National Geographic reported on a recent experiment in the Florida Everglades, where male white ibises, exposed to mercury, became homosexual. The birds built nests together, stayed there for a month and had sex.
In the Florida Everglades, wild White Ibises consume the poisonous metal mercury, daily, in their diets of various small invertebrates and crustaceans.
For many years, Mercury has oozed into the Everglades as a byproduct of industrial processes like waste incineration.
Actually, in most aquatic ecosystems, atmospheric deposition is the primary source of mercury leaking; however, there are many recorded examples of geologic and anthropogenic point-source contamination. There are, all in all, many sources of mercury in the atmosphere, both natural and human caused.
For the five-year experiment, conducted by the University of Florida in Gainseville, three groups of male white ibises were fed a diet containing low, medium and high quantities of mercury; while a fourth control group was fed food free of mercury.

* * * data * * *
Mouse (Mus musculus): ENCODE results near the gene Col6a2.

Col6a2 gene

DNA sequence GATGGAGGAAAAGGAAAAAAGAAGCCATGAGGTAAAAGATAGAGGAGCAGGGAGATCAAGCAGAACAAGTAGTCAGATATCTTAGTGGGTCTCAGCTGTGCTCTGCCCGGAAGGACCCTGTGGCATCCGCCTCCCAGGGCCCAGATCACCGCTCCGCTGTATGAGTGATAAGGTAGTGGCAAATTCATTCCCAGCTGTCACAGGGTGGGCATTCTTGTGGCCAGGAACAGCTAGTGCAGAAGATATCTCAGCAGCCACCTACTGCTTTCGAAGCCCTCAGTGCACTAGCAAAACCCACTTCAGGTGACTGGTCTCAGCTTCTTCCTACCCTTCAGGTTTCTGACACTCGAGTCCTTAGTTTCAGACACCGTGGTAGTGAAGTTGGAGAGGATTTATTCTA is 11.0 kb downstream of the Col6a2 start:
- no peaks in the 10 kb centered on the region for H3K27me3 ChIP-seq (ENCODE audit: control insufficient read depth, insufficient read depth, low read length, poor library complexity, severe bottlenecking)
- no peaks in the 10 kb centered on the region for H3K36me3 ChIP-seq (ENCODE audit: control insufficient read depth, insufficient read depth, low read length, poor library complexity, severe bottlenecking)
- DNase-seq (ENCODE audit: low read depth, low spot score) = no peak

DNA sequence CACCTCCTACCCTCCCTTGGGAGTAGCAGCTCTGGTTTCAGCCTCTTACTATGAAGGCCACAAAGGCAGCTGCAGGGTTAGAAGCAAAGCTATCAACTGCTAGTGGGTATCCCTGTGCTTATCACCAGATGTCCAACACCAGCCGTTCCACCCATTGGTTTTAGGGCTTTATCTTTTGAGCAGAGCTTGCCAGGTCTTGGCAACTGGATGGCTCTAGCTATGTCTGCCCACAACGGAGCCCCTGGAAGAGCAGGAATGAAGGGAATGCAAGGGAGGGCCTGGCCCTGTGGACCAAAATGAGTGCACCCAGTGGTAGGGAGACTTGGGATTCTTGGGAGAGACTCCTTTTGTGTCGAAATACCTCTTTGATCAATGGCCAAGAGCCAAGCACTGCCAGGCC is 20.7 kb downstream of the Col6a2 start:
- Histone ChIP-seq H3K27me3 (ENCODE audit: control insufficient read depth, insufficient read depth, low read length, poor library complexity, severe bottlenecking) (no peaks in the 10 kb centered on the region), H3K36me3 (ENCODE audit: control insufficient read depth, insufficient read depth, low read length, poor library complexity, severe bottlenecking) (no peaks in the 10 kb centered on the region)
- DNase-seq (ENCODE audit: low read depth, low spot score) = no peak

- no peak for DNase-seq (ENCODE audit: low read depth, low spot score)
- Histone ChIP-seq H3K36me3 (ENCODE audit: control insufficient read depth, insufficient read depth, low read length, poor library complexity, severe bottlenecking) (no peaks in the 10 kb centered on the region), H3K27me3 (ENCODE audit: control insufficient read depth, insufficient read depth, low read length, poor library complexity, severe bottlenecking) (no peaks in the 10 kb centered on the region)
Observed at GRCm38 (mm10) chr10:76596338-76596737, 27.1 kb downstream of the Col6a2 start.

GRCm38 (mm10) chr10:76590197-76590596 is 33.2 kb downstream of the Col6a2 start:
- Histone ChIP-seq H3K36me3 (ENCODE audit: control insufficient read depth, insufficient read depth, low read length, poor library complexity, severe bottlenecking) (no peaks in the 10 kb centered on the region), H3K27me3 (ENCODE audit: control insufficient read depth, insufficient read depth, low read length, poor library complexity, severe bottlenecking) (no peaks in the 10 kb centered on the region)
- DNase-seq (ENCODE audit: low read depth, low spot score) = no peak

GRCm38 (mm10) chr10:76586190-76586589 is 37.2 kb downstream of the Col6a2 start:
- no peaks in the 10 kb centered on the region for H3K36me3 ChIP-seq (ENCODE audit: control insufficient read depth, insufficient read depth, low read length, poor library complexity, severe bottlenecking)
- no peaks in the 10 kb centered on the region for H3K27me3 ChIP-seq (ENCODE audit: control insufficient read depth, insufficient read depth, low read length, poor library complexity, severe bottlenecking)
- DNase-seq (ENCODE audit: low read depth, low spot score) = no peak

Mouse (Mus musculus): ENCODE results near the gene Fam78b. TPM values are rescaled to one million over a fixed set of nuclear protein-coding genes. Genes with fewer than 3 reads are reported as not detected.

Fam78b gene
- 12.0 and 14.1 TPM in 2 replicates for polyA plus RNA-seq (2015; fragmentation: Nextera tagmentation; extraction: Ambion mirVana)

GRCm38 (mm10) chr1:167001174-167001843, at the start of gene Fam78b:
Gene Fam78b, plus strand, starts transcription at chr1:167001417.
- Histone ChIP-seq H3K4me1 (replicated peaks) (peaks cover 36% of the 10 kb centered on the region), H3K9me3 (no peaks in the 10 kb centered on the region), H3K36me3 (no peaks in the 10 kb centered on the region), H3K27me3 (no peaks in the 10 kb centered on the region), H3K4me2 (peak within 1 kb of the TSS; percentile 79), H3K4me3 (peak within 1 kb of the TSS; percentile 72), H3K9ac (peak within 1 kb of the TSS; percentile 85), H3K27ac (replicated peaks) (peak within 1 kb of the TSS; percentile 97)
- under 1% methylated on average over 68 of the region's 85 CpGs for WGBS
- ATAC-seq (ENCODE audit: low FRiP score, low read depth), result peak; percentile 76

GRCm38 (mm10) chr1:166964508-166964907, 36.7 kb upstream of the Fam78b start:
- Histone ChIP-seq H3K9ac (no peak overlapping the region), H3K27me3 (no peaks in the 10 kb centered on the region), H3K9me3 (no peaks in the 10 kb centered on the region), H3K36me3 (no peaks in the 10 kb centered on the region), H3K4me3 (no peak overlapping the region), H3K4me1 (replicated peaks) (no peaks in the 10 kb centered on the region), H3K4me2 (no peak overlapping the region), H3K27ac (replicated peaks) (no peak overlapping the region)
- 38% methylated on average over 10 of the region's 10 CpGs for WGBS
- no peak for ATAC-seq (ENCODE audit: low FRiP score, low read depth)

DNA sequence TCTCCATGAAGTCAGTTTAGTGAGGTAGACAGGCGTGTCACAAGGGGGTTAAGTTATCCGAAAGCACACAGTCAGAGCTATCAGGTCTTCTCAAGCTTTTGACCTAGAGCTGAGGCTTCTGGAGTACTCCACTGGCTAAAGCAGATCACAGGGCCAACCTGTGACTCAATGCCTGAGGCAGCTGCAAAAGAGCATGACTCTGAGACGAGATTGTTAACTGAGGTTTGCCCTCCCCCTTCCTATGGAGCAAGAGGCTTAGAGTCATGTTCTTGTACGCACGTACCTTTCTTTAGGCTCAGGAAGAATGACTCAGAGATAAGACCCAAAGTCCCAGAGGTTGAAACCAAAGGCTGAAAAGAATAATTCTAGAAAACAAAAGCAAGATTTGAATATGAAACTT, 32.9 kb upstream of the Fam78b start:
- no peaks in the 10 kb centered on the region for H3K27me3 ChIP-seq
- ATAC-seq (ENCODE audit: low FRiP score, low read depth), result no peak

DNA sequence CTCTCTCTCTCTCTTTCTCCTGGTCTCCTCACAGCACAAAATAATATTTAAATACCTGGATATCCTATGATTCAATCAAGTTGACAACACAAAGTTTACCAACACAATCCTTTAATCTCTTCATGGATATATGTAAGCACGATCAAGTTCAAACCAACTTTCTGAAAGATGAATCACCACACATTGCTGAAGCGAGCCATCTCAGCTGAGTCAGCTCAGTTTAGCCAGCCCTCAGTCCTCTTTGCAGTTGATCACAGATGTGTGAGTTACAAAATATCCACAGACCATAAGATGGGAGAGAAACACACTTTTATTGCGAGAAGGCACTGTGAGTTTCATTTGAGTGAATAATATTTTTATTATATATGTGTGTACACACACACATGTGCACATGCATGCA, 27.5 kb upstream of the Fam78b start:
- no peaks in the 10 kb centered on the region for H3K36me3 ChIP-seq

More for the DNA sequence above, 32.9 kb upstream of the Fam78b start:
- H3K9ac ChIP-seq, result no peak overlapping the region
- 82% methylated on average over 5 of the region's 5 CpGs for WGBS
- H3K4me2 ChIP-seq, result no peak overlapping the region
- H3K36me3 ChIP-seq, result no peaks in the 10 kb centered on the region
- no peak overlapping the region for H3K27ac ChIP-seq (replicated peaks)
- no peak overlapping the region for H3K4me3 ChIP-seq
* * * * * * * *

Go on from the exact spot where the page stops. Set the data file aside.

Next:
Oddly, in all three groups exposed to mercury, homosexual bonding occurred.
Natural Sources of Mercury Leaking:
Among known natural sources for the leaking of mercury into the atmosphere are: volcanoes, ocean outgassing, and natural mercury deposits. Waste incineration, coal combustion, chloralkai production, and metal processing are the main human-related sources.
In ecosystems where atmospheric deposition is the main source, resulting concentrations of total mercury in the water are quite low; usually less than 10 nanograms per liter (ng/L).